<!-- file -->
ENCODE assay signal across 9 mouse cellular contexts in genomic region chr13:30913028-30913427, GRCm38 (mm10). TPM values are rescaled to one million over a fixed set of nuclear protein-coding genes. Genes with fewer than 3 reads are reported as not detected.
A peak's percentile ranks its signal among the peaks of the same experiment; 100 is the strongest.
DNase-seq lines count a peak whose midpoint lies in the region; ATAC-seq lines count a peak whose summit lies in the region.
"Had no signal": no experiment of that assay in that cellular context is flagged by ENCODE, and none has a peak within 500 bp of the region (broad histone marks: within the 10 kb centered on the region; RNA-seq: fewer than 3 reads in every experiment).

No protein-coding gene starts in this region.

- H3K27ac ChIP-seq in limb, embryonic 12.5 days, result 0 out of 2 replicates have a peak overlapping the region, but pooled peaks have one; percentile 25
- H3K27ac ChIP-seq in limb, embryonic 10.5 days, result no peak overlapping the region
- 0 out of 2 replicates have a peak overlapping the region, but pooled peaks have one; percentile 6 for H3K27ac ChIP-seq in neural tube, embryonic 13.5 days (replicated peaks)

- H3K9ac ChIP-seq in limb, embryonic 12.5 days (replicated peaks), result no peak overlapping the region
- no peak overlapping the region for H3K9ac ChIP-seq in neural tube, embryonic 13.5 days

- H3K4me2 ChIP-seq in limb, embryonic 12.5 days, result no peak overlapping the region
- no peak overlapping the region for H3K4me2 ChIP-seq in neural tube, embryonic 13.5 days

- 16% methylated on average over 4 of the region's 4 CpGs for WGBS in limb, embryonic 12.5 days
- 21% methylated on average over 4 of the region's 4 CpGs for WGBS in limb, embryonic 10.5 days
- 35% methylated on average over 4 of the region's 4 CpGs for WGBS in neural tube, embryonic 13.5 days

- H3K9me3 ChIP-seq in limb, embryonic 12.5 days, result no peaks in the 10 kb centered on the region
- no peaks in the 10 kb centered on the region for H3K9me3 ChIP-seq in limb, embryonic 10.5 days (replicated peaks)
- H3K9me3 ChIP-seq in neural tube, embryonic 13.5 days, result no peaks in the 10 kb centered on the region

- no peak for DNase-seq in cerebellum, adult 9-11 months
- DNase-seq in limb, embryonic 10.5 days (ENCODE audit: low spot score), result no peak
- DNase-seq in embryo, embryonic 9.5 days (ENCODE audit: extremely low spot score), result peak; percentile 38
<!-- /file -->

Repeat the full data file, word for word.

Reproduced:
ENCODE assay signal across 9 mouse cellular contexts in genomic region chr13:30913028-30913427, GRCm38 (mm10). TPM values are rescaled to one million over a fixed set of nuclear protein-coding genes. Genes with fewer than 3 reads are reported as not detected.
A peak's percentile ranks its signal among the peaks of the same experiment; 100 is the strongest.
DNase-seq lines count a peak whose midpoint lies in the region; ATAC-seq lines count a peak whose summit lies in the region.
"Had no signal": no experiment of that assay in that cellular context is flagged by ENCODE, and none has a peak within 500 bp of the region (broad histone marks: within the 10 kb centered on the region; RNA-seq: fewer than 3 reads in every experiment).

No protein-coding gene starts in this region.

- H3K27ac ChIP-seq in limb, embryonic 12.5 days, result 0 out of 2 replicates have a peak overlapping the region, but pooled peaks have one; percentile 25
- H3K27ac ChIP-seq in limb, embryonic 10.5 days, result no peak overlapping the region
- 0 out of 2 replicates have a peak overlapping the region, but pooled peaks have one; percentile 6 for H3K27ac ChIP-seq in neural tube, embryonic 13.5 days (replicated peaks)

- H3K9ac ChIP-seq in limb, embryonic 12.5 days (replicated peaks), result no peak overlapping the region
- no peak overlapping the region for H3K9ac ChIP-seq in neural tube, embryonic 13.5 days

- H3K4me2 ChIP-seq in limb, embryonic 12.5 days, result no peak overlapping the region
- no peak overlapping the region for H3K4me2 ChIP-seq in neural tube, embryonic 13.5 days

- 16% methylated on average over 4 of the region's 4 CpGs for WGBS in limb, embryonic 12.5 days
- 21% methylated on average over 4 of the region's 4 CpGs for WGBS in limb, embryonic 10.5 days
- 35% methylated on average over 4 of the region's 4 CpGs for WGBS in neural tube, embryonic 13.5 days

- H3K9me3 ChIP-seq in limb, embryonic 12.5 days, result no peaks in the 10 kb centered on the region
- no peaks in the 10 kb centered on the region for H3K9me3 ChIP-seq in limb, embryonic 10.5 days (replicated peaks)
- H3K9me3 ChIP-seq in neural tube, embryonic 13.5 days, result no peaks in the 10 kb centered on the region

- no peak for DNase-seq in cerebellum, adult 9-11 months
- DNase-seq in limb, embryonic 10.5 days (ENCODE audit: low spot score), result no peak
- DNase-seq in embryo, embryonic 9.5 days (ENCODE audit: extremely low spot score), result peak; percentile 38